Google discloses a zero-click Wi-Fi exploit to hack iPhone devices

Click the icon to Follow me:- twitterTelegramRedditDiscord

Google Project Zero expert Ian Beer on Tuesday disclosed a critical “wormable” iOS flaw that could have allowed to hack iPhone devices.

Google Project Zero white-hat hacker Ian Beer has disclosed technical details of a critical “wormable” iOS bug that could have allowed a remote attacker to take over any device in the vicinity over Wi-Fi.

Google Project Zero white-hat hacker Ian Beer has disclosed technical details of a critical “wormable” iOS bug that could have allowed a remote attacker to take over any device in the vicinity over Wi-Fi.

The flaw, tracked as CVE-2020-3843, is a double free issue that could be exploited to exploit makes it possible to access photos and other sensitive data, including email and private messages.

The expert discovered the bug after 6 months of research and devised a zero-click exploit to trigger it.

“a wormable radio-proximity exploit which allows me to gain complete control over any iPhone in my vicinity. View all the photos, read all the email, copy all the private messages and monitor everything which happens on there in real-time.” said Beer.

Apple addressed the CVE-2020-3843 vulnerability with the release of a series of updates as part of iOS 13.5 and macOS Catalina 10.15.5 in May.

A remote attacker could exploit the flaw to trigger an unexpected system termination or corrupt kernel memory.

“A remote attacker may be able to cause unexpected system termination or corrupt kernel memory” reads the security advisory published by Apple. “A double free issue was addressed with improved memory management.”

The vulnerability is related to a fairly trivial buffer overflow programming error that resides in a Wi-Fi driver associated with Apple Wireless Direct Link (AWDL) protocol. The AWDL is an Apple proprietary mesh networking protocol used to enable easier communications between Apple devices.

The white-hat hacker demonstrated the exploit in a test environment composed of an iPhone 11 Pro, a Raspberry Pi, and two different Wi-Fi adaptors. Beer was able to remotely achieve arbitrary kernel memory read and write and inject shellcode payloads into the kernel memory bypassing the victims’ defense.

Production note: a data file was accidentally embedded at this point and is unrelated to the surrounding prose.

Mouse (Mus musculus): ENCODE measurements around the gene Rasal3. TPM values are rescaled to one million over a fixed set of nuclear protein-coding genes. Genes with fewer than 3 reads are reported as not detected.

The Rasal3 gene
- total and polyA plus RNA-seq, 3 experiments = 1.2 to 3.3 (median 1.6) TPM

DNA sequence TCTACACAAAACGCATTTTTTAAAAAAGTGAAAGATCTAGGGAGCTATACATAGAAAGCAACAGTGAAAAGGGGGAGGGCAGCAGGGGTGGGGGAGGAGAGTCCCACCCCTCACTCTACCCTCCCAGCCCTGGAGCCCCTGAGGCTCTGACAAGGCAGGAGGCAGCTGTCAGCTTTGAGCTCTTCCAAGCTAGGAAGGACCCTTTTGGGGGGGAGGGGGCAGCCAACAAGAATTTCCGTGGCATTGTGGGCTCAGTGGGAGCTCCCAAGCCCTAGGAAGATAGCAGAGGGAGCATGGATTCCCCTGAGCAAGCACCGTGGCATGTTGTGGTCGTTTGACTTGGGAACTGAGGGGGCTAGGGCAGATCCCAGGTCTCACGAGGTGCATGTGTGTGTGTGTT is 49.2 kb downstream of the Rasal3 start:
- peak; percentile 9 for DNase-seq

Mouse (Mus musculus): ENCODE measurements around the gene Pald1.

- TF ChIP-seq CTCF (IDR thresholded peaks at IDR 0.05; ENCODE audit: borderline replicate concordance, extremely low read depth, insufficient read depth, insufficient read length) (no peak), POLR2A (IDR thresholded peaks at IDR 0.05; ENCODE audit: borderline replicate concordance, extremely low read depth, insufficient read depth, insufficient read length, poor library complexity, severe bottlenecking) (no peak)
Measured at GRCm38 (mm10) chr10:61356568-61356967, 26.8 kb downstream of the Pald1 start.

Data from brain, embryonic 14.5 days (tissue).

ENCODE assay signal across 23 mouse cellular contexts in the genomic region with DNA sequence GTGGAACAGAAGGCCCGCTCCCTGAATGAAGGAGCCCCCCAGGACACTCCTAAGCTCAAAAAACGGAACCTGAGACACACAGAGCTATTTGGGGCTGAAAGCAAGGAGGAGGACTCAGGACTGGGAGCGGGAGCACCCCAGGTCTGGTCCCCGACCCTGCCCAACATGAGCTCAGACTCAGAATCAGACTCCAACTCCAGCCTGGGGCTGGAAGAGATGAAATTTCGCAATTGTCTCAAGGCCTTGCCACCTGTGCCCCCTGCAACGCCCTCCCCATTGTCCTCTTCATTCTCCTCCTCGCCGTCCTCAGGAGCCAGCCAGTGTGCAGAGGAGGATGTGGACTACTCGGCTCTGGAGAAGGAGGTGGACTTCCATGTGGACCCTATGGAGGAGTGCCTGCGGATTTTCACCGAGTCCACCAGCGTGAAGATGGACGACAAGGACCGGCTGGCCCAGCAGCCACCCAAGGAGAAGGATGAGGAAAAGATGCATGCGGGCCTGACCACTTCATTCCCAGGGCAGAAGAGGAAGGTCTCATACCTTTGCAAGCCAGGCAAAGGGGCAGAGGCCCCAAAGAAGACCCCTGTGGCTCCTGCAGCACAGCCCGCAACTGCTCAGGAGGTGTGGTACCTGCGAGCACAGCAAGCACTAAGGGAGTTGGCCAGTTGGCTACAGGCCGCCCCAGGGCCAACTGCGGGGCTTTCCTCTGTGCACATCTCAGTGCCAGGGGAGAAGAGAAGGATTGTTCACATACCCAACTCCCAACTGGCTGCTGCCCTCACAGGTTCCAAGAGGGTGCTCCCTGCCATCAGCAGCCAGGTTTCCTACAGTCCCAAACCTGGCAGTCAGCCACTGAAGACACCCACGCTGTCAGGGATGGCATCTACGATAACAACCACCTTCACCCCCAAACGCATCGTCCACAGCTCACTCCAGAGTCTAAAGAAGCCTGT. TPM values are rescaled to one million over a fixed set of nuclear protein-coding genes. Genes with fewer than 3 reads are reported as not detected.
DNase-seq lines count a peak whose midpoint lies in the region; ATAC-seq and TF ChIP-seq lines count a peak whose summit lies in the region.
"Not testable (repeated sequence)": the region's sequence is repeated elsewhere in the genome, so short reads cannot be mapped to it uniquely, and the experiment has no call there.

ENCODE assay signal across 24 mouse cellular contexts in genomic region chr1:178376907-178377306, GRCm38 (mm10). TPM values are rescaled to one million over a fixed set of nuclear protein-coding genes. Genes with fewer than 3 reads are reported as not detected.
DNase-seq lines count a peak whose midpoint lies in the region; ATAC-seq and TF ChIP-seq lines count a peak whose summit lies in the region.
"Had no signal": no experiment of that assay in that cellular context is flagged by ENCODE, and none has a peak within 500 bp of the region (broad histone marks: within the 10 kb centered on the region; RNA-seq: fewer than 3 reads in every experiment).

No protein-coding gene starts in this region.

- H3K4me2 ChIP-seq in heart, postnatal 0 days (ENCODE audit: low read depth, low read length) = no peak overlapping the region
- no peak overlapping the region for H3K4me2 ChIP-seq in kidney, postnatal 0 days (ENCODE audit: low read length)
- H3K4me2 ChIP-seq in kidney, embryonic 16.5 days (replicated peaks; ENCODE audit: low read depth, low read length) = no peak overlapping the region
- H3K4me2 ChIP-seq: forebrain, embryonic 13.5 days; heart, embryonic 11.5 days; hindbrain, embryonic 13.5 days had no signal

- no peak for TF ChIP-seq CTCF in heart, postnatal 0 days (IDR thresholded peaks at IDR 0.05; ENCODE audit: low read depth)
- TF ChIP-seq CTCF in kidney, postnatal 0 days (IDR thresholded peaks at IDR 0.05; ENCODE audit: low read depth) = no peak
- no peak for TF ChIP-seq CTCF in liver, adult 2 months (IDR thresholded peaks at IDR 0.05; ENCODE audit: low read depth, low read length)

“A fairly trivial buffer overflow programming error in C++ code in the kernel parsing untrusted data, exposed to remote attackers.” wrote the expert.

“In fact, this entire exploit uses just a single memory corruption vulnerability to compromise the flagship iPhone 11 Pro device. With just this one issue I was able to defeat all the mitigations in order to remotely gain native code execution and kernel memory read and write.”

For testing purposes, the experts generated 100 random contacts with 4 contact identifiers (home and work email, home and work phone numbers) using a modified version of the AppleScript in this StackOverflow answer.

The attacker targets the AirDrop BTLE framework to enable the AWDL interface by brute-forcing a contact’s hash value from the list of 100 contacts stored in the device. Then the attacker triggers the buffer overflow to gain access to the device and run a malicious code implant as root achieving full control on the mobile device.

The expert explained that it is no aware of attacks in the wild exploiting this vulnerability, but he pointed out that exploit vendors seemed to take notice of these fixes.

“I have no evidence that these issues were exploited in the wild; I found them myself through manual reverse engineering. But we do know that exploit vendors seemed to take notice of these fixes. For example, take this tweet from Mark Dowd, the co-founder of Azimuth Security, an Australian “market-leading information security business” continues the expert.

Researchers from security firm Synacktiv also published technical details about the CVE-2020-27950 flaw explaining that is was chained with other 2 flaws.

“On November 5th, Project Zero announced that Apple has patched in iOS 14.2 a full chain of vulnerabilities that were actively exploited in the wild, composed of 3 vulnerabilities: a userland RCE in FontParser as well as a memory leak (“memory initialization issue”) and a type confusion in the kernel.” reads the analysis published by Synacktiv.

The three vulnerabilities chained in the attack are a memory corruption issue in the FontParser library that was exploited to achieve remote code execution, a memory leak that granted a malicious application kernel privileges to run arbitrary code, and a type confusion issue in the kernel.

The researchers also shared a proof-of-concept code exploit for the the vulnerability.

Pierluigi Paganini

(SecurityAffairs – hacking, iphone)

The post Google discloses a zero-click Wi-Fi exploit to hack iPhone devices appeared first on Security Affairs.

If you like the site, please consider joining the telegram channel or supporting us on Patreon using the button below.

Patreon

MANY THANKS GO TO THE

Original Source